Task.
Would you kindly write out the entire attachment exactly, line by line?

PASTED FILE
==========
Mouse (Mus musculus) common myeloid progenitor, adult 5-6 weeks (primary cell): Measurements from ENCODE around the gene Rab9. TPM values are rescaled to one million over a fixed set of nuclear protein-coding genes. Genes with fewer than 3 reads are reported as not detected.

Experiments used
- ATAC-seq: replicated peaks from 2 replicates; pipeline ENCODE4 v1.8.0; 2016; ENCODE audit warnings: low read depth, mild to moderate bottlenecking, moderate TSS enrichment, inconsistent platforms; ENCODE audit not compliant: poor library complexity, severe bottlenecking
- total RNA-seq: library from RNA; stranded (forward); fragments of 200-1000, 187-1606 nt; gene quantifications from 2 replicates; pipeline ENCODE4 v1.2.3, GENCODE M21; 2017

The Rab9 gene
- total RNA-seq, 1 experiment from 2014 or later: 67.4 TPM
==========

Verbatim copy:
Mouse (Mus musculus) common myeloid progenitor, adult 5-6 weeks (primary cell): Measurements from ENCODE around the gene Rab9. TPM values are rescaled to one million over a fixed set of nuclear protein-coding genes. Genes with fewer than 3 reads are reported as not detected.

Experiments used
- ATAC-seq: replicated peaks from 2 replicates; pipeline ENCODE4 v1.8.0; 2016; ENCODE audit warnings: low read depth, mild to moderate bottlenecking, moderate TSS enrichment, inconsistent platforms; ENCODE audit not compliant: poor library complexity, severe bottlenecking
- total RNA-seq: library from RNA; stranded (forward); fragments of 200-1000, 187-1606 nt; gene quantifications from 2 replicates; pipeline ENCODE4 v1.2.3, GENCODE M21; 2017

The Rab9 gene
- total RNA-seq, 1 experiment from 2014 or later: 67.4 TPM